Letting Go of Dreams but Keeping It Cheerful
Stephen Holden, Rahav Segev for The New York Times – June 28, 2000
Empathy for the deluded: Amanda McBroom at Joe’s Pub.
Imagine Edna St. Vincent Millay resurrected as a Los Angeles-based songwriter and performer and you have Amanda McBroom, the composer of “The Rose” and a theatrically trained singer whose plummy folk-pop alto is a perfect match for her own material. Although some of those songs settle for greeting-card platitudes, the best ones, like “The Portrait,” “Errol Flynn” (a tribute to her father, a supporting actor who worked with that star) and “Ship in a Bottle,” are beautifully precise, insightful verses that transcend the homespun to convey a deep personal sadness.
Ms. McBroom, who is appearing through July 6 at Joe’s Pub (with Joel Silberman at the piano) presents herself as a robust, cheerful everywoman who sees through the romance-novel fantasies that sustain her characters through dull marriages and dimming hopes. She offers an unusually direct and honest vision of life as a process of gaining wisdom while letting go of cherished dreams. The warmth of her stage personality and her voice, which spills over with empathy, act as a protective balm against the songs’ bleaker sentiments.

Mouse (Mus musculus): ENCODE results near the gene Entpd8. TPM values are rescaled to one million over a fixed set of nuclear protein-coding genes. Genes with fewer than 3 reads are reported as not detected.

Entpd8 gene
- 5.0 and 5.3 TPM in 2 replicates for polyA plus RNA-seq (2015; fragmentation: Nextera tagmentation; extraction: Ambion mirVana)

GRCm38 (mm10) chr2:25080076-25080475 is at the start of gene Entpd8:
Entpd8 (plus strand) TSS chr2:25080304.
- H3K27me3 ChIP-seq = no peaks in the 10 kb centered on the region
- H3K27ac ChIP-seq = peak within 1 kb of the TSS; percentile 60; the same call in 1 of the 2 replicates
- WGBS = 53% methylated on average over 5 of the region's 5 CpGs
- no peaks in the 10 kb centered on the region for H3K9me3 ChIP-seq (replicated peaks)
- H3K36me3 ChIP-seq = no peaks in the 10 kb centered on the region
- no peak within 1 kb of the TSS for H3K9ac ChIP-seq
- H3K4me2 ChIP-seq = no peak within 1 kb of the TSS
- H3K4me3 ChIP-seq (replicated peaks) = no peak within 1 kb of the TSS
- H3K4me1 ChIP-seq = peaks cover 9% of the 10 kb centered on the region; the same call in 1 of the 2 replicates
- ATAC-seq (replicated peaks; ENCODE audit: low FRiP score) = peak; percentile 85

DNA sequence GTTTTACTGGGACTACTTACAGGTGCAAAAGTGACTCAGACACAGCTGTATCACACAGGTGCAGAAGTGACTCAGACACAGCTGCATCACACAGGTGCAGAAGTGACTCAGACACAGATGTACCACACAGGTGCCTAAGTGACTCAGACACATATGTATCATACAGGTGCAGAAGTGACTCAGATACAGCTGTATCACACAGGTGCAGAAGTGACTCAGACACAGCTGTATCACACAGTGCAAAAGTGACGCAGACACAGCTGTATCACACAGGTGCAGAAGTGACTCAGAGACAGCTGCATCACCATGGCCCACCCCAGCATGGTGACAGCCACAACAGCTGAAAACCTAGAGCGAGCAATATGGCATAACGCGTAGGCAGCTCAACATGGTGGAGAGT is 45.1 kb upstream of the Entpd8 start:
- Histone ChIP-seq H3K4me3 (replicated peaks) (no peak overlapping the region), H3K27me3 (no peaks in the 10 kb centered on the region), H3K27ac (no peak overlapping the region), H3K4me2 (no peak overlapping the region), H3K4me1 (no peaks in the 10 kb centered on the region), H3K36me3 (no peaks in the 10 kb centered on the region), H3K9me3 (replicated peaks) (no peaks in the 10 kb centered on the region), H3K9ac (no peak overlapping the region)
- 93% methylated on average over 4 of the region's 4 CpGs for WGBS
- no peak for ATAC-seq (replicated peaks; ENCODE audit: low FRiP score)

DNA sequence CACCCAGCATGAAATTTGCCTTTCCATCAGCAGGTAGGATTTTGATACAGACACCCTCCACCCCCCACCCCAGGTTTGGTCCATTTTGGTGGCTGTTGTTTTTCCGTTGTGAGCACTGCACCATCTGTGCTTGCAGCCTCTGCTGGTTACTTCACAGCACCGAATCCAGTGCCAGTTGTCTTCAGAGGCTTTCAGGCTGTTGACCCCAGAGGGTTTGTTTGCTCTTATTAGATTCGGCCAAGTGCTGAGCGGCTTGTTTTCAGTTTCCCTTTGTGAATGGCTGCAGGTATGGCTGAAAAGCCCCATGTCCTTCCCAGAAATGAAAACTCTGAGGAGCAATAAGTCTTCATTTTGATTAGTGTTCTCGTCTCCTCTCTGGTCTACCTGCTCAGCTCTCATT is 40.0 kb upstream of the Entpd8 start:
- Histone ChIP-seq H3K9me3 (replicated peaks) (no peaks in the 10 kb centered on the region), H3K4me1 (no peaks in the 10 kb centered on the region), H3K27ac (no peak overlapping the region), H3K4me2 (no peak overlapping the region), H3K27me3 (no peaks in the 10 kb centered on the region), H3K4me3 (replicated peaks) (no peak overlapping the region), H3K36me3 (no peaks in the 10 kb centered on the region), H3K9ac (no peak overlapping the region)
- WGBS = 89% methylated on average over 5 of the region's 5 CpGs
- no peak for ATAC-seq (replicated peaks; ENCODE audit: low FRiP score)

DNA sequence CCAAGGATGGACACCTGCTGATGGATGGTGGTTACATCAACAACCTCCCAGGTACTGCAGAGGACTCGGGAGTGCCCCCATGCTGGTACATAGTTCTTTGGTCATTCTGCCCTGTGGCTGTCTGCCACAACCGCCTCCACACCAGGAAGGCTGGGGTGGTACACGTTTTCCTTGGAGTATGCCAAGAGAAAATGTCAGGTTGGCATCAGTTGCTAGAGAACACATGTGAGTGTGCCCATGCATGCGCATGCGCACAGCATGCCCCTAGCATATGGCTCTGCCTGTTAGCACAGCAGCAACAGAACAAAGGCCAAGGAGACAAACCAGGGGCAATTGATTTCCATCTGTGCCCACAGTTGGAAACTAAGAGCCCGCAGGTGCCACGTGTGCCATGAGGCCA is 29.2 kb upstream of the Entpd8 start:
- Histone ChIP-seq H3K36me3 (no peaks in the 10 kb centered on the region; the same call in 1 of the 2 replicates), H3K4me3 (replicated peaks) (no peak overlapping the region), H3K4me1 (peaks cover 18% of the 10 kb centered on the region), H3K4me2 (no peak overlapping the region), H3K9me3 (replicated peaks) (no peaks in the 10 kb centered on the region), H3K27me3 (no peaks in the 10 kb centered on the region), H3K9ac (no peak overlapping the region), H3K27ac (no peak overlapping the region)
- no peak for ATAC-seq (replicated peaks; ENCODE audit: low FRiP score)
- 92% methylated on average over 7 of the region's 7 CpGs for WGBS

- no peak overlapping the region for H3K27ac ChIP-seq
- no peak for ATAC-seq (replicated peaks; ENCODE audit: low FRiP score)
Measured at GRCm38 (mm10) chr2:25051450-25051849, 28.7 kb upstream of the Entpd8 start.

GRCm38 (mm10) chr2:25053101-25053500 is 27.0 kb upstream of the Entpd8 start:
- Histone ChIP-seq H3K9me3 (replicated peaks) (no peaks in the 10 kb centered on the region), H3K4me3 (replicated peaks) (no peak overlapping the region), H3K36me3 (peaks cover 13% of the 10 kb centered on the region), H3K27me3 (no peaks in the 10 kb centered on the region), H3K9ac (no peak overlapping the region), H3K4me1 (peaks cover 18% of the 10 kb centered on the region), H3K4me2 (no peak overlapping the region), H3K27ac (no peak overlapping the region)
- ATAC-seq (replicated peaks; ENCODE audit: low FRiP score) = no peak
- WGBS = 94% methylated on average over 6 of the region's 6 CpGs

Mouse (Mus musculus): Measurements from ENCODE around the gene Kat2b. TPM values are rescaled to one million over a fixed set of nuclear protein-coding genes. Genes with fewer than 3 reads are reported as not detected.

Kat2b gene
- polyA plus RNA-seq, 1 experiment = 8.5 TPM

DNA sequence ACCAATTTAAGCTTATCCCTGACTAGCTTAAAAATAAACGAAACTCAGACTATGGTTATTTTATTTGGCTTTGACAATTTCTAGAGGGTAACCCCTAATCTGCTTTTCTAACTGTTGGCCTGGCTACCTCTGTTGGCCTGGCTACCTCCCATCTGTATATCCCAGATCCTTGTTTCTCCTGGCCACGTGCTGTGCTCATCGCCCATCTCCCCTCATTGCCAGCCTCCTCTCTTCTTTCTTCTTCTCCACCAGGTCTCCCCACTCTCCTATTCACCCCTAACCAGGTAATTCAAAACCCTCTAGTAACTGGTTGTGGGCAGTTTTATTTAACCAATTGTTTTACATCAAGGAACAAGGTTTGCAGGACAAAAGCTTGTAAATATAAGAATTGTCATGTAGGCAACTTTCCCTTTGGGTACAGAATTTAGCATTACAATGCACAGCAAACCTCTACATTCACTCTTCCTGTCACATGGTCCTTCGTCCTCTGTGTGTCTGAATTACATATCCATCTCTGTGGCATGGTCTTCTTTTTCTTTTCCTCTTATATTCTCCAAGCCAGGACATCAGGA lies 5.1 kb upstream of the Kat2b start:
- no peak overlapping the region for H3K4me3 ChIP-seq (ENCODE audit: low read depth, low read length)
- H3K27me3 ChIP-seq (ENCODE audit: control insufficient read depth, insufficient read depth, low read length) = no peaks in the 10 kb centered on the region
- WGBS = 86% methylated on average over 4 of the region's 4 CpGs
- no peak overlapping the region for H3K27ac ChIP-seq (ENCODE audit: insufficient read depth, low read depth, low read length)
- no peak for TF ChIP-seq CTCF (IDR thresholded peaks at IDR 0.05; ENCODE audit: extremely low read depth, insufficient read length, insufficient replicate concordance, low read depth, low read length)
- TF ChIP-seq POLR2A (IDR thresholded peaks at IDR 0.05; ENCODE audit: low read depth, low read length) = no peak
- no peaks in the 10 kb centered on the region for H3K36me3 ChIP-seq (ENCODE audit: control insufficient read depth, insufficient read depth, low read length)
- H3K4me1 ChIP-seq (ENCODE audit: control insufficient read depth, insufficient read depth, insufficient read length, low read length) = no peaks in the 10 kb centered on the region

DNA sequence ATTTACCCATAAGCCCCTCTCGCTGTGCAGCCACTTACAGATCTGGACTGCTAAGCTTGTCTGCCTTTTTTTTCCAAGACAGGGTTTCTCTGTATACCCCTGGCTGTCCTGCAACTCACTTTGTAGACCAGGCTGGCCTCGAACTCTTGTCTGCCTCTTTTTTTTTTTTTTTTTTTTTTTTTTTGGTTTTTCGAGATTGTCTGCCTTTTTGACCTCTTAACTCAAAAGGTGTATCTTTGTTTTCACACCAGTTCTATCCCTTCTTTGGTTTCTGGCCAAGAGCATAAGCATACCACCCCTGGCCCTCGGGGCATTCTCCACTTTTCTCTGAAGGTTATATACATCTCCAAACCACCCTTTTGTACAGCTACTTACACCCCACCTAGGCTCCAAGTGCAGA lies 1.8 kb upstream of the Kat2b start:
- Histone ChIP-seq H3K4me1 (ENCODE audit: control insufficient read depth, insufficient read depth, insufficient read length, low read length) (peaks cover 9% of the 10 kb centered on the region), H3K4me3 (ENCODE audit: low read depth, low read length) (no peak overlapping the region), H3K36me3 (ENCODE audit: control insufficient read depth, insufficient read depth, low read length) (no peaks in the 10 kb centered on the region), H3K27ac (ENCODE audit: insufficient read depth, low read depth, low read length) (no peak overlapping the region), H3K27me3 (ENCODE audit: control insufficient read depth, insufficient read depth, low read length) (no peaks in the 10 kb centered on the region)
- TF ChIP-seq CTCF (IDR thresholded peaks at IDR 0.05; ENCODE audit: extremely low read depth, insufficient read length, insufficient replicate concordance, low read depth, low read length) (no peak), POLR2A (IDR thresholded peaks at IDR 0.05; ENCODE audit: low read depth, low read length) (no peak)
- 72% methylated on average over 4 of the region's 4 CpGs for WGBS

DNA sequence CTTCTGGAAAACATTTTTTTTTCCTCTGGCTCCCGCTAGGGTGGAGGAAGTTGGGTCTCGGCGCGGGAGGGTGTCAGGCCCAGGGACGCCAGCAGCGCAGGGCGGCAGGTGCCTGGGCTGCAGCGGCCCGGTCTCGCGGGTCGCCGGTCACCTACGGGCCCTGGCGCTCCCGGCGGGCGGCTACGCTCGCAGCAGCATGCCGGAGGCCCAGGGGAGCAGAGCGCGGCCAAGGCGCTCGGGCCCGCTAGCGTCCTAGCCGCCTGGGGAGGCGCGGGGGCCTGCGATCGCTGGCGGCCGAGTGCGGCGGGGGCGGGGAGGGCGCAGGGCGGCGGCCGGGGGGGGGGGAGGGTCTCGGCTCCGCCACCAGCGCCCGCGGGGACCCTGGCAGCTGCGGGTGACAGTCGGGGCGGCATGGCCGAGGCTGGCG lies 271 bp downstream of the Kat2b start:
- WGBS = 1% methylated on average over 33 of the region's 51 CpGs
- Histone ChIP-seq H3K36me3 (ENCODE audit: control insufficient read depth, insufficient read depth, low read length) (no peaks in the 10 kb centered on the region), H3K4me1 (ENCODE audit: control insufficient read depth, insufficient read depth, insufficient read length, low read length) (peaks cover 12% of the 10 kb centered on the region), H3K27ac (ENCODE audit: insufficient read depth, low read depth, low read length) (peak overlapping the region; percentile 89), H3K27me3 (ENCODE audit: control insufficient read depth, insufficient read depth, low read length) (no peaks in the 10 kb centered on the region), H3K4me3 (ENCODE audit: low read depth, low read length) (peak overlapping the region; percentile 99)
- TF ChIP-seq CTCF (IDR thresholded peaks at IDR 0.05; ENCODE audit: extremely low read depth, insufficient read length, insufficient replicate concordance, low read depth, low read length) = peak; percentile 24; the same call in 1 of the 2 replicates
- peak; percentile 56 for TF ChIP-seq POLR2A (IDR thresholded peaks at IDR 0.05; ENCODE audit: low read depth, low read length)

Monday’s opening-night performance was leavened by astutely funny songs about plastic surgery (“The Lift” written with Michele Brourman) a clever pop blues takeoff on Shakespeare (“Ariel’s Lament,” written with Mr. Silberman) and a sharp but good-humored attack on Martha Stewart (again written with Mr. Silberman), done in a mock operetta style. For these lighter songs Ms. McBroom slipped into a saucy, Betty Boop-influenced voice.
The set’s one non original number, “Marieke,” a cabaret warhorse by Jacques Brel (the composer whom Ms. McBroom credited as her greatest influence) was a stunner that she built to a rending emotional peak.